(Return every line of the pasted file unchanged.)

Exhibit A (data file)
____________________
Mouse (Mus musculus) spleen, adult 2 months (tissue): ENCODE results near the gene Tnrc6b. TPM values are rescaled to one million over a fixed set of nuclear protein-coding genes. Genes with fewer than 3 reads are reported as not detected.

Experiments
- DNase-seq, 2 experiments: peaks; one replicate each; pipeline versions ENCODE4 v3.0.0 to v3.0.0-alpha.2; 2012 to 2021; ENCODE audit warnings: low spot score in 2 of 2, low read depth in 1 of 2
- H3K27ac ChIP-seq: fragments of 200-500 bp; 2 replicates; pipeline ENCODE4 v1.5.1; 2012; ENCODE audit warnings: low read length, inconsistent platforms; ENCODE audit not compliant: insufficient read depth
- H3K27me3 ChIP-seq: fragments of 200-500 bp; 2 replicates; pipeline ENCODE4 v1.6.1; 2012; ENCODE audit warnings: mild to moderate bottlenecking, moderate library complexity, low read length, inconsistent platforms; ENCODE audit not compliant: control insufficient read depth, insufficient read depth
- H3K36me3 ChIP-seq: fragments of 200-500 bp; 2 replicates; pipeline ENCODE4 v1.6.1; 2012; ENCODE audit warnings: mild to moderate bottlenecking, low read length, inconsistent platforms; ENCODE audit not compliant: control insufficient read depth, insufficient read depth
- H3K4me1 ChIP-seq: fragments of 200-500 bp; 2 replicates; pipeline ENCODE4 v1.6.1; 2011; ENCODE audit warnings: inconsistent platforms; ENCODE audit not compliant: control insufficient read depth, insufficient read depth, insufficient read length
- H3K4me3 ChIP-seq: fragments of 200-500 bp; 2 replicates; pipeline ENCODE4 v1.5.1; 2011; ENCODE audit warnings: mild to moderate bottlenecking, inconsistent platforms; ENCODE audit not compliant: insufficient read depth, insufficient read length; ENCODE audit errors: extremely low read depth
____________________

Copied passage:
Mouse (Mus musculus) spleen, adult 2 months (tissue): ENCODE results near the gene Tnrc6b. TPM values are rescaled to one million over a fixed set of nuclear protein-coding genes. Genes with fewer than 3 reads are reported as not detected.

Experiments
- DNase-seq, 2 experiments: peaks; one replicate each; pipeline versions ENCODE4 v3.0.0 to v3.0.0-alpha.2; 2012 to 2021; ENCODE audit warnings: low spot score in 2 of 2, low read depth in 1 of 2
- H3K27ac ChIP-seq: fragments of 200-500 bp; 2 replicates; pipeline ENCODE4 v1.5.1; 2012; ENCODE audit warnings: low read length, inconsistent platforms; ENCODE audit not compliant: insufficient read depth
- H3K27me3 ChIP-seq: fragments of 200-500 bp; 2 replicates; pipeline ENCODE4 v1.6.1; 2012; ENCODE audit warnings: mild to moderate bottlenecking, moderate library complexity, low read length, inconsistent platforms; ENCODE audit not compliant: control insufficient read depth, insufficient read depth
- H3K36me3 ChIP-seq: fragments of 200-500 bp; 2 replicates; pipeline ENCODE4 v1.6.1; 2012; ENCODE audit warnings: mild to moderate bottlenecking, low read length, inconsistent platforms; ENCODE audit not compliant: control insufficient read depth, insufficient read depth
- H3K4me1 ChIP-seq: fragments of 200-500 bp; 2 replicates; pipeline ENCODE4 v1.6.1; 2011; ENCODE audit warnings: inconsistent platforms; ENCODE audit not compliant: control insufficient read depth, insufficient read depth, insufficient read length
- H3K4me3 ChIP-seq: fragments of 200-500 bp; 2 replicates; pipeline ENCODE4 v1.5.1; 2011; ENCODE audit warnings: mild to moderate bottlenecking, inconsistent platforms; ENCODE audit not compliant: insufficient read depth, insufficient read length; ENCODE audit errors: extremely low read depth